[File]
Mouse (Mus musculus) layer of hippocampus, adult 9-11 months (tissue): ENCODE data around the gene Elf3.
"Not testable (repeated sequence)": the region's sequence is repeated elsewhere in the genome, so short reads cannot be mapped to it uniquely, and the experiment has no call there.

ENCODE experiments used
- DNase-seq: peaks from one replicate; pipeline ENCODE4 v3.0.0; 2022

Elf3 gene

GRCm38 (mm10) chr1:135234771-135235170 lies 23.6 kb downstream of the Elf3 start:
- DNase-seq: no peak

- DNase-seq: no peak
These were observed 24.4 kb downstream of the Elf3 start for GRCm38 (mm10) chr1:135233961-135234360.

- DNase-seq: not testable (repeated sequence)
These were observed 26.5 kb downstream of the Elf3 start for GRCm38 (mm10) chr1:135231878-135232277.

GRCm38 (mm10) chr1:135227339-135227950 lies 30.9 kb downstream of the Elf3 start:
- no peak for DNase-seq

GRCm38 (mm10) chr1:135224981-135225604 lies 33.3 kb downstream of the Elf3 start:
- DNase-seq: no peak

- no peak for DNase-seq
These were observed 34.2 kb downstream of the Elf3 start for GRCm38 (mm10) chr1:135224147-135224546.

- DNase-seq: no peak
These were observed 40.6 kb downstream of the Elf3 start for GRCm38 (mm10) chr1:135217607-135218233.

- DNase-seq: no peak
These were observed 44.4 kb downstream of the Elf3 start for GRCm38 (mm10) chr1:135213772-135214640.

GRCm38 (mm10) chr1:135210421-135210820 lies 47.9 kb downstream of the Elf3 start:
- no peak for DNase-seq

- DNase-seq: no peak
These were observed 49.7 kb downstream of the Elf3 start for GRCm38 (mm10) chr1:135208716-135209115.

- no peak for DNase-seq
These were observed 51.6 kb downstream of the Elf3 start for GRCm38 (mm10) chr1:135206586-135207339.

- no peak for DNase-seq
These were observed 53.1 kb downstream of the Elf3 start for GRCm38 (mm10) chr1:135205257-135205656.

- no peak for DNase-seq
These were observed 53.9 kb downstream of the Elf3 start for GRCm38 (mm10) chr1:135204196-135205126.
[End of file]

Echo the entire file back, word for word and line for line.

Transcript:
Mouse (Mus musculus) layer of hippocampus, adult 9-11 months (tissue): ENCODE data around the gene Elf3.
"Not testable (repeated sequence)": the region's sequence is repeated elsewhere in the genome, so short reads cannot be mapped to it uniquely, and the experiment has no call there.

ENCODE experiments used
- DNase-seq: peaks from one replicate; pipeline ENCODE4 v3.0.0; 2022

Elf3 gene

GRCm38 (mm10) chr1:135234771-135235170 lies 23.6 kb downstream of the Elf3 start:
- DNase-seq: no peak

- DNase-seq: no peak
These were observed 24.4 kb downstream of the Elf3 start for GRCm38 (mm10) chr1:135233961-135234360.

- DNase-seq: not testable (repeated sequence)
These were observed 26.5 kb downstream of the Elf3 start for GRCm38 (mm10) chr1:135231878-135232277.

GRCm38 (mm10) chr1:135227339-135227950 lies 30.9 kb downstream of the Elf3 start:
- no peak for DNase-seq

GRCm38 (mm10) chr1:135224981-135225604 lies 33.3 kb downstream of the Elf3 start:
- DNase-seq: no peak

- no peak for DNase-seq
These were observed 34.2 kb downstream of the Elf3 start for GRCm38 (mm10) chr1:135224147-135224546.

- DNase-seq: no peak
These were observed 40.6 kb downstream of the Elf3 start for GRCm38 (mm10) chr1:135217607-135218233.

- DNase-seq: no peak
These were observed 44.4 kb downstream of the Elf3 start for GRCm38 (mm10) chr1:135213772-135214640.

GRCm38 (mm10) chr1:135210421-135210820 lies 47.9 kb downstream of the Elf3 start:
- no peak for DNase-seq

- DNase-seq: no peak
These were observed 49.7 kb downstream of the Elf3 start for GRCm38 (mm10) chr1:135208716-135209115.

- no peak for DNase-seq
These were observed 51.6 kb downstream of the Elf3 start for GRCm38 (mm10) chr1:135206586-135207339.

- no peak for DNase-seq
These were observed 53.1 kb downstream of the Elf3 start for GRCm38 (mm10) chr1:135205257-135205656.

- no peak for DNase-seq
These were observed 53.9 kb downstream of the Elf3 start for GRCm38 (mm10) chr1:135204196-135205126.